SEAT Working Paper Series

Below: Consult SEAT’s working paper research

SEAT’s additional research and publications can be consulted at this link.

 

SEAT Working Paper Series #2023/1

Extraterritorial Taxation #1: How It Has Evolved

Since Cook v. Tait was decided in 1924 much has changed, with respect to both federal taxation and U.S. citizenship. This paper explains their parallel evolutions and why they call for Cook to be revisited.

Available at: https://ssrn.com/abstract=4464210.

SEAT Working Paper Series #2023/2

Extraterritorial Taxation #2: How It Is Experienced

This paper summarizes the findings of three recent surveys conducted to better understand how overseas Americans experience U.S. extraterritorial taxation.

Available at: https://ssrn.com/abstract=4465003.

 

SEAT Working Paper Series #2023/3

Extraterritorial Taxation #3: Education and Advocacy

This paper describes the efforts of many different organizations and individuals to change to the U.S. extraterritorial tax system, to lessen its burden on overseas Americans.

Available at: https://ssrn.com/abstract=4465124.

SEAT Working Paper Series #2023/4

Extraterritorial Taxation #4: Why Nothing Changes

This paper describes the obstacles to change of the U.S. extraterritorial tax system.

Available at: https://ssrn.com/abstract=4465208.

SEAT Working Paper Series #2023/5

Extraterritorial Taxation #5: Refuting the Rationales

This paper summarizes and refutes the most commonly offered rationales for the taxation by the United States of the worldwide income of overseas Americans.

Available at: https://ssrn.com/abstract=4465327.

SEAT Working Paper Series #2023/6

Extraterritorial Taxation #6: No Compelling Governmental Interest

This paper confronts the rationales for U.S. extraterritorial taxation with the reality of the system in place today and explains why the United States does not have a compelling interest in taxing overseas Americans in the manner it does.

Available at: https://ssrn.com/abstract=4465450.

SEAT Working Paper Series #2023/7

Extraterritorial Taxation #7: Inherently Suspect

The U.S. extraterritorial tax system is subject to strict scrutiny – the highest level of equal protection scrutiny. As such, it is “inherently suspect,” in violation of 14th Amendment equal protection.

Available at: https://ssrn.com/abstract=4465558.

SEAT Working Paper Series #2023/8

Extraterritorial Taxation #8: More Violations of Equal Protection

The U.S. extraterritorial tax system violates 14th Amendment equal protection not only because it is inherently suspect (as examined in Extraterritorial Taxation #7), but also because it creates a second class of citizens and is founded and perpetuated in animus.

Available at: https://ssrn.com/abstract=4465589.

 

SEAT Working Paper Series #2023/9

Extraterritorial Taxation #9: Forcible Destruction of Citizenship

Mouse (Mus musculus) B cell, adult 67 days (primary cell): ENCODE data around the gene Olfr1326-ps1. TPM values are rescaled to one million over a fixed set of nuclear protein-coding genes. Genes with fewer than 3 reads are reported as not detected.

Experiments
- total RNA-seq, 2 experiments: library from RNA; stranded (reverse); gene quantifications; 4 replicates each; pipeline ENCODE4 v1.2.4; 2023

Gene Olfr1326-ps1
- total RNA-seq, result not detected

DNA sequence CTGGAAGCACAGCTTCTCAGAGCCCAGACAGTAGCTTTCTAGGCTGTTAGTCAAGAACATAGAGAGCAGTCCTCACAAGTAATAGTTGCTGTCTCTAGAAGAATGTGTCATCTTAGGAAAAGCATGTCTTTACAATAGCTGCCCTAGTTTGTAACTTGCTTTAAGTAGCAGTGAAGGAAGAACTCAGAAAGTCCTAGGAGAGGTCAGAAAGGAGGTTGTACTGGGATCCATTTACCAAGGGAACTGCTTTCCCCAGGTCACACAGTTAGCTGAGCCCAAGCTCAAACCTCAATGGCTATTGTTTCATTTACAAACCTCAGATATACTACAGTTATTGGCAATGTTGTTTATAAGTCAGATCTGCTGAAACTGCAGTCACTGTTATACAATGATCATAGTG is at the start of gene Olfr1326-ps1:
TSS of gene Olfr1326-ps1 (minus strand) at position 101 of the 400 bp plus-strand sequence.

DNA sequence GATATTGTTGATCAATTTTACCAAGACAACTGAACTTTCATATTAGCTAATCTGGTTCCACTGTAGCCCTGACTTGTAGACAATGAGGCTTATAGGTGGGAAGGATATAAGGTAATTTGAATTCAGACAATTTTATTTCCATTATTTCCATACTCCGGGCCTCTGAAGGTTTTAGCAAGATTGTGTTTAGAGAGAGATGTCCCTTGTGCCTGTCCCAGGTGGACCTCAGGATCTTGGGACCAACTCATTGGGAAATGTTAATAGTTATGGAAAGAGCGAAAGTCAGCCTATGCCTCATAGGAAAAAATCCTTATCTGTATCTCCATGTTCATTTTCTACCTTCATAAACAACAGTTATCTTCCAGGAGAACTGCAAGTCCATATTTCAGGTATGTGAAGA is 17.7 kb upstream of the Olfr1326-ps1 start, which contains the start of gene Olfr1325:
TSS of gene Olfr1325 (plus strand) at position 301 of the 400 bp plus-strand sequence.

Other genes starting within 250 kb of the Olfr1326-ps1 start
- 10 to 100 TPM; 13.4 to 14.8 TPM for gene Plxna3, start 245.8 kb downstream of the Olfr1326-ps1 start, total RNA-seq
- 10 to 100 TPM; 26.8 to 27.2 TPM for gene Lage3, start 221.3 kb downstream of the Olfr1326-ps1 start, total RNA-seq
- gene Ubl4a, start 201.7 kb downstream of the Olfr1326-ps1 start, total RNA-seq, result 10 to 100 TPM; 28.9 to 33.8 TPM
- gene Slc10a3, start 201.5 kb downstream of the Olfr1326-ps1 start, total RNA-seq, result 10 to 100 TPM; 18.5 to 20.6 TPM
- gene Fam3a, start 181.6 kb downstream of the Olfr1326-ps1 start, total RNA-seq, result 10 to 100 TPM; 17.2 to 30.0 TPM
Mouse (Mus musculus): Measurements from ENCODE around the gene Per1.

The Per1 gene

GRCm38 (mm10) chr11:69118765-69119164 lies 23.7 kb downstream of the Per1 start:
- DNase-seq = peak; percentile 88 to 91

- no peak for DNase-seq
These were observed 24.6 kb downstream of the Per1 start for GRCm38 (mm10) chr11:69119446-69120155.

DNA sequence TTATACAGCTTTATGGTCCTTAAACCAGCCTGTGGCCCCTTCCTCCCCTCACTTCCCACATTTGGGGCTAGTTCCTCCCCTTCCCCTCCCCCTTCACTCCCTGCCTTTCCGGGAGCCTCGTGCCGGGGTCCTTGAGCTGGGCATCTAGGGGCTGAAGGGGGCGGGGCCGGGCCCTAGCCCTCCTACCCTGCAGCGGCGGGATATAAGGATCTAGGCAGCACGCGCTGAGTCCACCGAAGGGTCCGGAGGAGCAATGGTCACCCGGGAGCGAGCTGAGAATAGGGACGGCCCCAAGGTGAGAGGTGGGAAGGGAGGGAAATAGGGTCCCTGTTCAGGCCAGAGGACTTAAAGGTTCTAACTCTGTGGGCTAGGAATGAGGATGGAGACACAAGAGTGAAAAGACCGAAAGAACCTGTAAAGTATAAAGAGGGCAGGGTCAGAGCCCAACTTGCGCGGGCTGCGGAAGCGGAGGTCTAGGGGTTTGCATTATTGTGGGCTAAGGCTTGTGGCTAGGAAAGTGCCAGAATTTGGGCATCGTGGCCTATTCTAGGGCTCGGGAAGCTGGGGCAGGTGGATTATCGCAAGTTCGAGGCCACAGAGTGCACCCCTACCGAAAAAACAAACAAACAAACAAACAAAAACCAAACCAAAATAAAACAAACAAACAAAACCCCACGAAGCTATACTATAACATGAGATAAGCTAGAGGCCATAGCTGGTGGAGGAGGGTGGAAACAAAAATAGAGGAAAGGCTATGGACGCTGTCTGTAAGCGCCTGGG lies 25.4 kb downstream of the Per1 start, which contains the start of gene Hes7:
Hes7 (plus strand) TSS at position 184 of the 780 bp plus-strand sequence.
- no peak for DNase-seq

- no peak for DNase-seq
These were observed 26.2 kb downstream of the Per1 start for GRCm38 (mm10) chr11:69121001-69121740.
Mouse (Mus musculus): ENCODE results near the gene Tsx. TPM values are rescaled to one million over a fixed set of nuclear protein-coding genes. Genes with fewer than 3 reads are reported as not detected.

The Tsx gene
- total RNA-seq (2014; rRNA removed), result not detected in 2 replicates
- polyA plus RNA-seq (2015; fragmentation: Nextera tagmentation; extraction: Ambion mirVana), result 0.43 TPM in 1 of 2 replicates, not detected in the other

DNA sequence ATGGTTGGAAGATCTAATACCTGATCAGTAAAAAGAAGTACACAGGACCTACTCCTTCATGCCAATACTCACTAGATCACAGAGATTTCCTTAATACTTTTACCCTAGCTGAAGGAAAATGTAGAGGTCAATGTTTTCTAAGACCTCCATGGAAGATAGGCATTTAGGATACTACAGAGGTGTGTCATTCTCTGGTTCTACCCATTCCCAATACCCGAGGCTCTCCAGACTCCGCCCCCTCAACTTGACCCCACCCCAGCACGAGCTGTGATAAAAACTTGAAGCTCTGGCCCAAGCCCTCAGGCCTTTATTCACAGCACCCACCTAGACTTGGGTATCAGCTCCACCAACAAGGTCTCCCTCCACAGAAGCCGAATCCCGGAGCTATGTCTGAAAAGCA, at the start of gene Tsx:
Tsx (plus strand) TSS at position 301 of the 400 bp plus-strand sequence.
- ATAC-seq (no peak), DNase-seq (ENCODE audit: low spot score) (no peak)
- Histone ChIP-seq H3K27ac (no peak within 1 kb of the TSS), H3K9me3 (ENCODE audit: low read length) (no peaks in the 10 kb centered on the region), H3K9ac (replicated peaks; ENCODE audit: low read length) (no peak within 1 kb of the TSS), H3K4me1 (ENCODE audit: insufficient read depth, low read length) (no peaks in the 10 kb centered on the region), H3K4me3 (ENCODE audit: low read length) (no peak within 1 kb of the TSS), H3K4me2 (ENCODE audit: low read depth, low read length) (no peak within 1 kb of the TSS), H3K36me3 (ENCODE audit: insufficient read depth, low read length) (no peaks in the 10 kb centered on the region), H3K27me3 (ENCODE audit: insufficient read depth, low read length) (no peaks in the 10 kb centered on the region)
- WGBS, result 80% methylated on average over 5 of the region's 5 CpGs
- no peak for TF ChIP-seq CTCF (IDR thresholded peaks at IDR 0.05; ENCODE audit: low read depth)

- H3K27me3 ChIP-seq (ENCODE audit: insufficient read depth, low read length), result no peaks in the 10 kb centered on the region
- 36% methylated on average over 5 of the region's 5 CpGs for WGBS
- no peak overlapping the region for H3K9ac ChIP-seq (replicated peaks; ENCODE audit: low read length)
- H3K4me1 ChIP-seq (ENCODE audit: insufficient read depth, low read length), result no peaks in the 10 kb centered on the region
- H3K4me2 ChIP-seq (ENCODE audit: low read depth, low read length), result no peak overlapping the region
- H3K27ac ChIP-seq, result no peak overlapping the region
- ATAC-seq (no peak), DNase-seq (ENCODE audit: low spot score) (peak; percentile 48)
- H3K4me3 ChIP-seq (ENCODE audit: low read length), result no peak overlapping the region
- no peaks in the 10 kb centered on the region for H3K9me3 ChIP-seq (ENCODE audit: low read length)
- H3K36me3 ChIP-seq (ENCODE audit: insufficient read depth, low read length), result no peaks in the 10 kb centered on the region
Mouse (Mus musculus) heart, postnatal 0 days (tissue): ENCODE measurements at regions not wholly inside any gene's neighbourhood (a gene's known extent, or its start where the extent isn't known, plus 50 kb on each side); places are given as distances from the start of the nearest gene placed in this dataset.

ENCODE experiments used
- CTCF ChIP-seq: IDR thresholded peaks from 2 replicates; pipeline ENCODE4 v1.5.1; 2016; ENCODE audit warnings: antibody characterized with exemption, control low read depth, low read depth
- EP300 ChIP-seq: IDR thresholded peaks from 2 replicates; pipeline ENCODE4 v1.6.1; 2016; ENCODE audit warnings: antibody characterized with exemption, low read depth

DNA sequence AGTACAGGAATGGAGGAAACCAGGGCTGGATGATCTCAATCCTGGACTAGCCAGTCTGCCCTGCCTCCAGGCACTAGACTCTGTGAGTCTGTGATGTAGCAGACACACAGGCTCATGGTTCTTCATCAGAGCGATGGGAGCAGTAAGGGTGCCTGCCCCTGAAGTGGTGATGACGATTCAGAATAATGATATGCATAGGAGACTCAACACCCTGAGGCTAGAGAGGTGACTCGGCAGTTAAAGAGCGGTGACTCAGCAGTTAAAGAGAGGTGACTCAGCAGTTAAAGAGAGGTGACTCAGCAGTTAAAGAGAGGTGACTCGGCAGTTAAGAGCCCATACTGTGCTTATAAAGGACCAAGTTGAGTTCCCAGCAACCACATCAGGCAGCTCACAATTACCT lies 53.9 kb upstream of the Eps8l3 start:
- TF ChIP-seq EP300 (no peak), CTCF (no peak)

The U.S. extraterritorial tax system “abridges and affects” U.S. citizenship, leading to the forcible destruction of U.S. citizenship in violation of the 1967 U.S. Supreme Court decision Afroyim v. Rusk.

Available at: https://ssrn.com/abstract=4465596.

 

SEAT Working Paper Series #2023/10

Extraterritorial Taxation #10: Violating Human Rights

The U.S. extraterritorial tax system violates multiple international human rights instruments that the United States has signed, or signed and ratified.

Available at: https://ssrn.com/abstract=4465610.

 

SEAT Working Paper Series #2023/11

Extraterritorial Taxation #11: Deference or Constitutionalization?

Instead of practicing deference, federal courts must subject tax legislation to the same constitutional review to which they subject other legislation.

Available at: https://ssrn.com/abstract=4465622.

 

SEAT Working Paper Series #2023/12

Extraterritorial Taxation #12: It’s Not About Paying Taxes

Objections to the U.S. extraterritorial tax system are not about paying taxes – most owe no U.S. tax – but about a highly complex and penalizing system that prevents overseas Americans from living normal lives and subjects them to high levels of risk and stress.

Available at: https://ssrn.com/abstract=4466128.

 

SEAT Working Paper Series #2023/13

Extraterritorial Taxation #13: Other Countries Have a Duty to Act

This paper explains what the officials of other countries must understand about the U.S. extraterritorial tax system, what they must do about it, and why they have a duty to act. This paper concludes with first-hand testimony from residents (many dual citizens) of 33 countries.

Available at: https://ssrn.com/abstract=4466153.

 

SEAT Working Paper Series #2023/14

Extraterritorial Taxation #14: Revenue Neutrality Makes No Sense

Conditioning the end of the U.S. extraterritorial tax system on revenue neutrality is nonsensical and a barrier to genuine reform.

Available at: https://ssrn.com/abstract=4466208.

 

SEAT Working Paper Series #2023/15

Extraterritorial Taxation #15: Taxing in Respect of Rights

This paper: (1) cautions against any new U.S. tax system that would perpetuate the constitutional and human rights violations of the current system, (2) explains how other countries are able to further the legitimate purpose of preventing tax abuse while also respecting fundamental rights, and (3) describes the salient features of the right system for the United States.

Available at: https://ssrn.com/abstract=4466241.

 

SEAT Working Paper Series #2023/16

Extraterritorial Taxation #16: Cook Is Ripe for Revisiting

This paper contains three concurrent timelines detailing the step-by-step expansion of U.S. extraterritorial taxation as well as of citizenship and equal protection, since the 1924 U.S. Supreme Court decision Cook v. Tait. These timelines underscore how Cook is ripe for review.

Available at: https://ssrn.com/abstract=4466275.